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Committee Solicits Input for Flax Standard

A task group of ASTM Subcommittee D13.17 on Flax and Linen Products seeks participation from academia, government, and industry as it develops a “Standard Test Method for Assessing Clean Flax Fiber Fineness.”

Assessing clean-flax fiber fineness according to the proposed ASTM standard will help users to avoid processing difficulties because the content of flax products will be defined prior to purchase, according to the task group chair, Jonn Foulk, Category 1 scientist and agricultural engineer, U.S. Department of Agriculture Research Service (ARS), Clemson, S.C.

This doesn’t happen now because U.S. standard procedures for marketing for flax fibers haven’t been established, Foulk said. The problem is further complicated because most flax fiber is imported to the U.S. for industrial uses ranging from textiles, to composites, to paper. “U.S. industries that use flax fibers are dependent upon brokers to subjectively determine the quality of these fibers,” he explained. “Despite the fact that globally the U.S. is the largest per-capita consumer of flax fiber, little flax is grown for fiber in the U.S. and most fiber for textiles and composites is imported. Major technical problems associated with establishing a flax fiber industry in the U.S. are the efficiency of harvest methods, fiber extraction and refinement, and the lack of standards for judging fiber quality.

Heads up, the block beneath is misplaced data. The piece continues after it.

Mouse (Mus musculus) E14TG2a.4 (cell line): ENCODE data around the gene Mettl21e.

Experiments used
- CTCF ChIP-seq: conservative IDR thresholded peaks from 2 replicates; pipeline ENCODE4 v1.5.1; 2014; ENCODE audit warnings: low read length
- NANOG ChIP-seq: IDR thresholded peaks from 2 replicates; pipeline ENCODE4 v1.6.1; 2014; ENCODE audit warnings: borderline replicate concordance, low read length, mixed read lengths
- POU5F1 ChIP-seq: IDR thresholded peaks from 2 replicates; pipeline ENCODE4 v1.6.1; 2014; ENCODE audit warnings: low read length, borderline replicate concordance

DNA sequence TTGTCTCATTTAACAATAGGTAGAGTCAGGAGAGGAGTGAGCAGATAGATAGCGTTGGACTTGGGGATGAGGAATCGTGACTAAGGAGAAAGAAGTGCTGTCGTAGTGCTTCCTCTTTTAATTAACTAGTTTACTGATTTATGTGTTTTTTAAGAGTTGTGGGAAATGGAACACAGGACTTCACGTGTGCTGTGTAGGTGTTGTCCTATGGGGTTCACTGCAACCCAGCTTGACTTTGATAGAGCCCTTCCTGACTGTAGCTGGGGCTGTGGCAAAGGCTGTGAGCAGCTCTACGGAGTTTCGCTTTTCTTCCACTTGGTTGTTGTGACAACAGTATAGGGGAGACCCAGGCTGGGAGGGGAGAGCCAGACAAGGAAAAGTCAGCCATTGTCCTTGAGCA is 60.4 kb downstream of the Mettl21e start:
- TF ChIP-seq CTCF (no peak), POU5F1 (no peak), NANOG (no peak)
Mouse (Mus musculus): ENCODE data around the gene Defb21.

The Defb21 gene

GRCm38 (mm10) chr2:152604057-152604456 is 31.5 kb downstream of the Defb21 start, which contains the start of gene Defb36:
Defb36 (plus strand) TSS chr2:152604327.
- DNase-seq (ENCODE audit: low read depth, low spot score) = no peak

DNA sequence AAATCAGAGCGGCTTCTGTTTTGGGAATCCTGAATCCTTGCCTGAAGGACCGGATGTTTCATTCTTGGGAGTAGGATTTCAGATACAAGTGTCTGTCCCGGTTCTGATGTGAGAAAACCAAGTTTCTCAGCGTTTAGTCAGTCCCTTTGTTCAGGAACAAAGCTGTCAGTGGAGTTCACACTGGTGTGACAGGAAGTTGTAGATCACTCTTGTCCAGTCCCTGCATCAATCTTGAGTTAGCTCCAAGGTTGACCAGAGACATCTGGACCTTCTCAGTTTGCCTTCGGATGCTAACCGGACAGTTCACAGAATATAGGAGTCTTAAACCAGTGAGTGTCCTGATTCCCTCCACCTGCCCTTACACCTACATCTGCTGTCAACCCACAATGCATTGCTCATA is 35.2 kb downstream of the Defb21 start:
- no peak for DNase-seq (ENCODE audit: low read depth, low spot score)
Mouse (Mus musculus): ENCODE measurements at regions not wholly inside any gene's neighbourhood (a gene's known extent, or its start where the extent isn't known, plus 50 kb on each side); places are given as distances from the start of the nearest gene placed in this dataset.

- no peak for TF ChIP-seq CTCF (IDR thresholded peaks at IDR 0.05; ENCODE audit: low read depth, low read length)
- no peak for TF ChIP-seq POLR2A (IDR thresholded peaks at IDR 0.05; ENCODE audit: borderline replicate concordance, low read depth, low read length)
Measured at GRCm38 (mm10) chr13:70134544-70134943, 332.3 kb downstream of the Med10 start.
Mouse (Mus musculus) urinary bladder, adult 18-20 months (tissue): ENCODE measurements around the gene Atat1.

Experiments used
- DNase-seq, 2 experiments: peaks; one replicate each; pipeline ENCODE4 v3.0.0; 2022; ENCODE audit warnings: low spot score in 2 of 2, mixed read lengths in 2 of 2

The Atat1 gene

“Flax fiber requires different standards than cotton,” he continued, “due to the composite nature of flax (flax is nature’s composite with bundles of elemental or ultimate flax fibers bound together with natural resins). These standards would be used in the same manner as cotton to streamline fiber marketing using objective standards.”

According to a draft method proposed by the task group, problems occur “during cleaning and processing, because fiber bundles can be further separated and/or shortened, and may or may not be fibrillated on one or both ends.”

“Fibers of varying fineness (fiber and fiber bundle diameter) affect the speed of processing,” Foulk said. “If a bale of flax has a known fineness, processing equipment can be adjusted accordingly. Different fineness levels may indicate different industrial purposes or processing equipment modifications that are currently unknown due to the lack of standards and US marketing system.

The task group includes specialists in microbiology, agronomy and mechanization, and representatives of a Canadian commission working in partnership with the flax industry and allied-agricultural organizations. The group hopes their standard will allow the profitable transformation of flax straw into a range of value-added components, including fibers for textile and non-textile uses, Foulk said.

To participate in this activity or comment, contact Jonn Foulk at the USDA ARS, Clemson, S.C. (phone: 864/656-2488). ASTM Committee D13 meets Oct. 13-16 in Norfolk, Va. For meeting or membership details, contact Maxine Topping, manager, ASTM Technical Committees (phone: 610/832-9737). //

Copyright 2002, ASTM